by Jimmy Landry
Things have obviously changed in music production over the years, but just recently a few technological advances have surfaced that are game-changers. One of these items includes the VocalSync technology inside the new SONAR Platinum. What exactly is VocalSync and why should you care? Here is one real-world practical example:
VocalSync is a tool that’s integrated directly inside of SONAR Platinum which gives anyone working with vocals 2 distinct benefits:
1. The ability to save a lot of time from manual editing
2. The sonic advantage of producing tight professional sounding multi-tracked vocals
It does this by “guiding” or conforming the information on one track to match another more fluently. The outcome of this is a much more professional production sound in the vocal tracks.
Let’s take a look at a real-world example: Recently, I had the good fortune to work with a great artist from Finland by the name of Peppina who has made a name for herself through Joseph Gordon-Levitt’s brainchild platform HitRecord. If I had to compare or categorize her music I would say it’s a modernized version of Dido sprinkled with some Sarah Bareilles and Ingrid Michaelson. With my producer hat on, I thought to myself that her vocals needed to be very large and wide on the tracks, but they also needed to sound authentic, realistic and intimate. To achieve this sound for the lead vocal, I used VocalSync to tighten 3 “takes” that would work together strategically in the stereo field.
First, using SONAR’s comping tool, I was able to get my main lead vocal together quickly. I took about 5 performances [keepers] going from each song part. Once I was done, I went back and quickly comped two more tracks which would serve as my support system to the lead vocal. Now usually after getting a lead track, I would either have the singer back in to painstakingly try to match the lead vocal, or I would meticulously go through the supporting tracks and slice up – and move the trouble spots. These trouble spots are usually at the beginning and ending of words and include any “cutting” constants such as “T” “P” “K” etc. (Image below shows pre-VocalSync with vocals not lining up.)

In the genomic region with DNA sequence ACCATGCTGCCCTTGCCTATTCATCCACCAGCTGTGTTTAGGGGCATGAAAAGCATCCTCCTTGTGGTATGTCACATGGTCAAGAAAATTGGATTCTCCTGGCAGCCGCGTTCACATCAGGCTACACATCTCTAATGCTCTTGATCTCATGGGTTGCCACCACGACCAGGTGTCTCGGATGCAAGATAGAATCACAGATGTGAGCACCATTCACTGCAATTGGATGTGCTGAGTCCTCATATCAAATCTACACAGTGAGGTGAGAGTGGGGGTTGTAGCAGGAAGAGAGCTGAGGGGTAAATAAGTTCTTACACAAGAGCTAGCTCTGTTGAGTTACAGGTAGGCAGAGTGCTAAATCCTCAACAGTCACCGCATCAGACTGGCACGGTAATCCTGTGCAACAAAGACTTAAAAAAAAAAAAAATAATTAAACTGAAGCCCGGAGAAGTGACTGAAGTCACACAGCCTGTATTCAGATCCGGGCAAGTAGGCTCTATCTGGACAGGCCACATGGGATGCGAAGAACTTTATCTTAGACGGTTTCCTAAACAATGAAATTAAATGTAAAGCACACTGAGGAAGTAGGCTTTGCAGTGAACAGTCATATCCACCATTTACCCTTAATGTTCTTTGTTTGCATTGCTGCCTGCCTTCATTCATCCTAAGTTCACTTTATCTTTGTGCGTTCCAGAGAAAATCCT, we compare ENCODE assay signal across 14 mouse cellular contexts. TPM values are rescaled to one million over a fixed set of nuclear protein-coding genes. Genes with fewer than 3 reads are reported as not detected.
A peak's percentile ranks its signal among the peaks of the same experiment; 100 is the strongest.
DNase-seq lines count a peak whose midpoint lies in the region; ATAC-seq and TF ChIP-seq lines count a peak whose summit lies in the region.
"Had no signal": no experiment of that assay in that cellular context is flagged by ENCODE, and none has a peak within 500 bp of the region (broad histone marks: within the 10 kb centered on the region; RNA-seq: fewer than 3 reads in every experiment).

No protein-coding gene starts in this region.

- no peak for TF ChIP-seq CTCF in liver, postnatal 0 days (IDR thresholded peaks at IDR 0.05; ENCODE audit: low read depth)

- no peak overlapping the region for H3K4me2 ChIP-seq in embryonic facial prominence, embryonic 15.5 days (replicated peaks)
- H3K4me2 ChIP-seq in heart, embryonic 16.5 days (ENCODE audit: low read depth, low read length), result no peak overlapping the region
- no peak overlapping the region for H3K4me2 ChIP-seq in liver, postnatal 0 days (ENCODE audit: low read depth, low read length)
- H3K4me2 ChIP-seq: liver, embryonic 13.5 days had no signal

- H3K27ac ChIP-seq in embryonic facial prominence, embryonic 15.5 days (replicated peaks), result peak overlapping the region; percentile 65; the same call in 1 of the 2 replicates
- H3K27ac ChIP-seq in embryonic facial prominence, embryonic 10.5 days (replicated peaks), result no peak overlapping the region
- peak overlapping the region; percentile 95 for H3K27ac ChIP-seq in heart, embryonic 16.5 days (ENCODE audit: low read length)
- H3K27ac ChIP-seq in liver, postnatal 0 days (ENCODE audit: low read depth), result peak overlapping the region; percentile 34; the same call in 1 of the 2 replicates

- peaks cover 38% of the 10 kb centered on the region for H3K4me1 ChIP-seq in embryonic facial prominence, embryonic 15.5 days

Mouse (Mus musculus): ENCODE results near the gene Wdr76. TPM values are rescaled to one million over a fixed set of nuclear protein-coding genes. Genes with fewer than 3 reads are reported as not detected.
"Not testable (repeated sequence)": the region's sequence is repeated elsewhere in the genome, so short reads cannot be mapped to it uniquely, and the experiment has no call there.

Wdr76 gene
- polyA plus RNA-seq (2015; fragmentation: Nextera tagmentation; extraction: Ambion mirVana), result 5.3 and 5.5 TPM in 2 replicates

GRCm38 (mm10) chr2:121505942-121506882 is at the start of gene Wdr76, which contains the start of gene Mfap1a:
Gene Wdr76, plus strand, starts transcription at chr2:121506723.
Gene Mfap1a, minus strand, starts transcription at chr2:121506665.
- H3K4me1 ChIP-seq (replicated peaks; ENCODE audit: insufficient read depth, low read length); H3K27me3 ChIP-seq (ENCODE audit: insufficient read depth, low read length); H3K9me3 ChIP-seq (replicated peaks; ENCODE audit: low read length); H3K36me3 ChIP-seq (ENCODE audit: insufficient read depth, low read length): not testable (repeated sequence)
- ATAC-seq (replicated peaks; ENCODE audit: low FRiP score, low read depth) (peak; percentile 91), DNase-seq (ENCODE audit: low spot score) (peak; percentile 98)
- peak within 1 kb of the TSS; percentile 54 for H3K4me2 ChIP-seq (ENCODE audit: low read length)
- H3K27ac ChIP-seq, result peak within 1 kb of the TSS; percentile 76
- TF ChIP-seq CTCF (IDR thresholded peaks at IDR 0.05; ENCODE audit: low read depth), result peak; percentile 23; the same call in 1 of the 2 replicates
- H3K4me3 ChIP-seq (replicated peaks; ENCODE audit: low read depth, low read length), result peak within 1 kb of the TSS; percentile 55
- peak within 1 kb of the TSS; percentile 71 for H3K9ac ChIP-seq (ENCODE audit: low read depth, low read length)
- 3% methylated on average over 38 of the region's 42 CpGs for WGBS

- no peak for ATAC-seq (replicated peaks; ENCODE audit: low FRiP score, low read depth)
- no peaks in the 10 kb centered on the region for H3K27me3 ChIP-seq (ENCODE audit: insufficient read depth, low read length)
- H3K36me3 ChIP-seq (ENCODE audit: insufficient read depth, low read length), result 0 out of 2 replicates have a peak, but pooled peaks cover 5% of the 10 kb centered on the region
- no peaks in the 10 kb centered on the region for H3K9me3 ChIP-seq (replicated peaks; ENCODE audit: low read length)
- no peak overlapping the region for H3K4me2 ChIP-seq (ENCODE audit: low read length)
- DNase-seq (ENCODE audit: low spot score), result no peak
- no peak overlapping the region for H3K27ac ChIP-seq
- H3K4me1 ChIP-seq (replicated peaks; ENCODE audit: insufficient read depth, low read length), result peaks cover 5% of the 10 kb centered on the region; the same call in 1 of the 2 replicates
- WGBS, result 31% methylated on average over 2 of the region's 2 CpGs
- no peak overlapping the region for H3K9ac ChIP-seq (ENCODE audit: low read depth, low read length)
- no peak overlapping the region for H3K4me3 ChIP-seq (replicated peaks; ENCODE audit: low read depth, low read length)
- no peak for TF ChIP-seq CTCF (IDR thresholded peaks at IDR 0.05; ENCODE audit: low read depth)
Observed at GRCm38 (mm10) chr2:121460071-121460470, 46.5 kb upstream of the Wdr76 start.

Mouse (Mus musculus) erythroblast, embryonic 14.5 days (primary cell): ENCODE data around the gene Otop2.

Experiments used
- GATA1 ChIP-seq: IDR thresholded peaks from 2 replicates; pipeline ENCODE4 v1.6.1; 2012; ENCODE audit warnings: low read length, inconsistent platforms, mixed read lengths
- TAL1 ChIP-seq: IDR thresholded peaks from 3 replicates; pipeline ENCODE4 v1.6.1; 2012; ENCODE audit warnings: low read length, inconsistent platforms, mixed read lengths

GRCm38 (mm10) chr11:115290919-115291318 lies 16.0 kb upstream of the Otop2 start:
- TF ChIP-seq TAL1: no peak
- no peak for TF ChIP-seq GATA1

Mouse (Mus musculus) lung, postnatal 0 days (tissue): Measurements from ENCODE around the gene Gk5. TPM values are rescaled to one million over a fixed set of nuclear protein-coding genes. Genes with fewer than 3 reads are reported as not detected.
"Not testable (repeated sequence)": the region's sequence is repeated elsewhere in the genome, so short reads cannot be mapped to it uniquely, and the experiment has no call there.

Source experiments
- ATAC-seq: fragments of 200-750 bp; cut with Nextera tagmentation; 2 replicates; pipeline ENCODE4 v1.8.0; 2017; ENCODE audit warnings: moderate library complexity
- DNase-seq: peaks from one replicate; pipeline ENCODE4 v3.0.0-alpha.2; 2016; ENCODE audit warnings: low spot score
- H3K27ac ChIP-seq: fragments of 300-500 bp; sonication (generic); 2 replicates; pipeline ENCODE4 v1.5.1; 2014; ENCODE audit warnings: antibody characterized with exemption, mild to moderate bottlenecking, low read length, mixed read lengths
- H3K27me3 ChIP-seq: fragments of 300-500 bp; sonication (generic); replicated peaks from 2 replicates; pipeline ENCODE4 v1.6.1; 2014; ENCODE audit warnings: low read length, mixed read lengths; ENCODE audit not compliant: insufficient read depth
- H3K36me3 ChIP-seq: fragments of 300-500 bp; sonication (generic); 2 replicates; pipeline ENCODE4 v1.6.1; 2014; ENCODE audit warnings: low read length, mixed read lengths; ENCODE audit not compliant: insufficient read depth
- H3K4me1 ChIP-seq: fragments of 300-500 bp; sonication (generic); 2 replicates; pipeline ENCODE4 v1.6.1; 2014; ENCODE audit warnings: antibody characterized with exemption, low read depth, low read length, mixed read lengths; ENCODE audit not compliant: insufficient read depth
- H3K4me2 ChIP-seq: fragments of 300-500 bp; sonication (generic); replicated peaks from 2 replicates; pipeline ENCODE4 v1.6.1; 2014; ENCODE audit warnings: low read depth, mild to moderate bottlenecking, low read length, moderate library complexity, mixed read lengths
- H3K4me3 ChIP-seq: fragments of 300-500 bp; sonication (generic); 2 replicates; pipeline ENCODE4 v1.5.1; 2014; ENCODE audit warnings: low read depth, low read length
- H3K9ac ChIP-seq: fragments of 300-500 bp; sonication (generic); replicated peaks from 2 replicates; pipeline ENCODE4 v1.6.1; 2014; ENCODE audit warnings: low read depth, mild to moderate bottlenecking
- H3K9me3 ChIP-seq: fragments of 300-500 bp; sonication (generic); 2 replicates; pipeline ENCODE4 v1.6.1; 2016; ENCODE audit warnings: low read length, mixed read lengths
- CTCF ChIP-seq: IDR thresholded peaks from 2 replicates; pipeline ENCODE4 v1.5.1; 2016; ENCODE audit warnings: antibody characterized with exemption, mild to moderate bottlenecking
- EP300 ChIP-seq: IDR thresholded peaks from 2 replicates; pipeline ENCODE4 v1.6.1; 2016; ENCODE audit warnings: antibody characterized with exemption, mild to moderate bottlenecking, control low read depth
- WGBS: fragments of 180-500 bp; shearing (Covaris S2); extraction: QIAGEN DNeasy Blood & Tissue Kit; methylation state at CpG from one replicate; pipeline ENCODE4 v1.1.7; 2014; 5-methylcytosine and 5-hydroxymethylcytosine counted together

Here is where the time-saving function of VocalSync came into play. After comping the 2 supporting tracks, I simply went through each part of the song using VocalSync, pointing them to the “Comp Vocal” track and then rendering them. VocalSync’s knob allowed me to dial-in the precise amount of tightening needed so that all the vocals worked well together. Since I was utilizing 3 vocal takes, this would have taken me hours to get right without VocalSync. In essence, I would have had to go through each vocal take solo’d and listen for inconsistencies while fixing each problem manually. (Image to the left shows post-VocalSync with same vocals tight.)
When all was said and done, my vocal approach utilizing VocalSync allowed me to run the lead vocal up the middle, and then run the 2 VocalSynced tracks panned out left and right (about 30%) at a lower fader volume with a different EQ. The result was a much wider vocal sound while keeping an authentic and intimate performance which is what I needed. To explain further, the effect I needed was not the typical “doubling” effect, but rather a more inconspicuous genuine performance with a wider appearance in the spectrum – this was easily achieved in a very timely manner thanks to VocalSync. If you take a listen to the track example below in headphones you will hear what I mean; and it’s a bit more evident in the chorus of the song.
This is just one example on how VocalSync can give you a more professional sound in way less time than traditional editing. Another example which I will get into on my next VocalSync blog was achieving a polished background vocal, and placing that into the mix around these large-and-wide lead vocal tracks. Thanks for reading